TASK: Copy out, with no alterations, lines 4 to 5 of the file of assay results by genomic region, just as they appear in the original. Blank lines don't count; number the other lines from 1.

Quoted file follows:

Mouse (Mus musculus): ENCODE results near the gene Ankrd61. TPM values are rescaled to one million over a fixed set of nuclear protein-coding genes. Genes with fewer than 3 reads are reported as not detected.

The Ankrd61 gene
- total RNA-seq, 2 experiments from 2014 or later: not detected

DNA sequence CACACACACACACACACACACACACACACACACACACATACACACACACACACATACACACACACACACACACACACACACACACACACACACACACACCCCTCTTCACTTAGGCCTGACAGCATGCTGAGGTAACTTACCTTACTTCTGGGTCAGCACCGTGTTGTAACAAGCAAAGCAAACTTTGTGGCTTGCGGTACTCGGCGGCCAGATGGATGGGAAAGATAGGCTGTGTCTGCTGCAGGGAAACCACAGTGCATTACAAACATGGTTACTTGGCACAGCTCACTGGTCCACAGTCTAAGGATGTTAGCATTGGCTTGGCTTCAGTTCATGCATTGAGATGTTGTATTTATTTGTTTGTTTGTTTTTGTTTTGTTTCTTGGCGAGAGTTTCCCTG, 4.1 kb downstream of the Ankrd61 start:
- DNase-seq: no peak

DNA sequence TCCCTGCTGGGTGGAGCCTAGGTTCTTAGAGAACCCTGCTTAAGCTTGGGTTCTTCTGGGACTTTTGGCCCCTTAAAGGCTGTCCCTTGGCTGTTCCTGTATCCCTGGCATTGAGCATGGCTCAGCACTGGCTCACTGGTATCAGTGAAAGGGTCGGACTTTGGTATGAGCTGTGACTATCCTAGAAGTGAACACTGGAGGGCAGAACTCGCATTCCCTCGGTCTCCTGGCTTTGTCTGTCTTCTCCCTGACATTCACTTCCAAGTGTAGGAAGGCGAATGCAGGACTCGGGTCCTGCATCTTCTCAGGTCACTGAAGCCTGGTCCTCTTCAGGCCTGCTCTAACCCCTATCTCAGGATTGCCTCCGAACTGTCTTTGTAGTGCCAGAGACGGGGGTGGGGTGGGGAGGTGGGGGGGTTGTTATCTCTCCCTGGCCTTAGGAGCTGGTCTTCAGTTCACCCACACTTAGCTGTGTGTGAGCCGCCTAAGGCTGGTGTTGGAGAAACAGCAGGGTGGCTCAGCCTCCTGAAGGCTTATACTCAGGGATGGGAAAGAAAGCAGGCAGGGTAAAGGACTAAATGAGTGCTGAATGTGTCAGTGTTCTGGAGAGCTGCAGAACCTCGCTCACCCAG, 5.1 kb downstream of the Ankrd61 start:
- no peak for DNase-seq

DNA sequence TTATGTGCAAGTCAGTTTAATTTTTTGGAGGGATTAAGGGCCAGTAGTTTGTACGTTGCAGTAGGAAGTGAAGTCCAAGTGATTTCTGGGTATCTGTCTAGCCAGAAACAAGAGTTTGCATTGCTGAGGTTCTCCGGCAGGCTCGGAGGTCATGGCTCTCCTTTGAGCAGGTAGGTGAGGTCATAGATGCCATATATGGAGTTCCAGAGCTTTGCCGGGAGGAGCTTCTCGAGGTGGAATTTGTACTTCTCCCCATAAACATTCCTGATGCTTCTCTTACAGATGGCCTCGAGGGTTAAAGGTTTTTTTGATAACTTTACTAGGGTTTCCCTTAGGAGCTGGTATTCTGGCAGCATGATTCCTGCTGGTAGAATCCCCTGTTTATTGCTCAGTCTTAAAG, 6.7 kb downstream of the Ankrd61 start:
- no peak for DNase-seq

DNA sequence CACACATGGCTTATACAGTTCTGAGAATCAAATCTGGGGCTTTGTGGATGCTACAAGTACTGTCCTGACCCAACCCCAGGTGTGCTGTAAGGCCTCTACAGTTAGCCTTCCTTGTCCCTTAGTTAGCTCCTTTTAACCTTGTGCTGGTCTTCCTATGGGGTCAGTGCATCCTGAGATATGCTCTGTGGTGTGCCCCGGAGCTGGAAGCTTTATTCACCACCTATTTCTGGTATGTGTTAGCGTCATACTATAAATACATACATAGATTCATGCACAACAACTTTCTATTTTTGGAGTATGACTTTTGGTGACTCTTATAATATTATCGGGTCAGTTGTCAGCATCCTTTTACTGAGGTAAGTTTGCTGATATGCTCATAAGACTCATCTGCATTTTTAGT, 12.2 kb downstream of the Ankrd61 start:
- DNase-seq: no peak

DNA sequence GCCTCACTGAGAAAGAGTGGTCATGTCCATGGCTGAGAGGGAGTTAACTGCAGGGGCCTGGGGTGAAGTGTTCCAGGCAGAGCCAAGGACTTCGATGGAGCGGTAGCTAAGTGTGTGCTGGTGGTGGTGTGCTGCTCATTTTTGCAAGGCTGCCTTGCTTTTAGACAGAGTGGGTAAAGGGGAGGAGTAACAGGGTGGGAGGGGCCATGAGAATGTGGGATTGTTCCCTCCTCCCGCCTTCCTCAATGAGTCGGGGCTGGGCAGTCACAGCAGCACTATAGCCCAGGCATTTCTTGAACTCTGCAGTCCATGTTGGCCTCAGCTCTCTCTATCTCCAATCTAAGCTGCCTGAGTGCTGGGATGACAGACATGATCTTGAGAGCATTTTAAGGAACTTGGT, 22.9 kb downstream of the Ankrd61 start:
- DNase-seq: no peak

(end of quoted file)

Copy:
DNA sequence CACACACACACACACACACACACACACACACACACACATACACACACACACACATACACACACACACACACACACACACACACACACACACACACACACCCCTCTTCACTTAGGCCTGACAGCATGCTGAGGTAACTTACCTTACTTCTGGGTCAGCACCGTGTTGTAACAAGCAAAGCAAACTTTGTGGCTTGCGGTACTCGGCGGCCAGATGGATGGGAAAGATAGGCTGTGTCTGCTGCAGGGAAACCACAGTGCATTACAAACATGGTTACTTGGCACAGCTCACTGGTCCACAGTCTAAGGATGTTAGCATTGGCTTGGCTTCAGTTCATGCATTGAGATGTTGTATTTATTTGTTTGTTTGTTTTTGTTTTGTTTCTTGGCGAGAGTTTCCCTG, 4.1 kb downstream of the Ankrd61 start:
- DNase-seq: no peak